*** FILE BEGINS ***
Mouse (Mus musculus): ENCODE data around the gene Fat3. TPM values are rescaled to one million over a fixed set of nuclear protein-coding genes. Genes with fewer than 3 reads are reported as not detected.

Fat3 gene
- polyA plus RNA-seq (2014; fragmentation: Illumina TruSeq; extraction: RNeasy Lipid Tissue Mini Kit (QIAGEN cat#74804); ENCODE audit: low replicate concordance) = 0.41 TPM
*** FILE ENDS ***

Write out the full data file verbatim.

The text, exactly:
Mouse (Mus musculus): ENCODE data around the gene Fat3. TPM values are rescaled to one million over a fixed set of nuclear protein-coding genes. Genes with fewer than 3 reads are reported as not detected.

Fat3 gene
- polyA plus RNA-seq (2014; fragmentation: Illumina TruSeq; extraction: RNeasy Lipid Tissue Mini Kit (QIAGEN cat#74804); ENCODE audit: low replicate concordance) = 0.41 TPM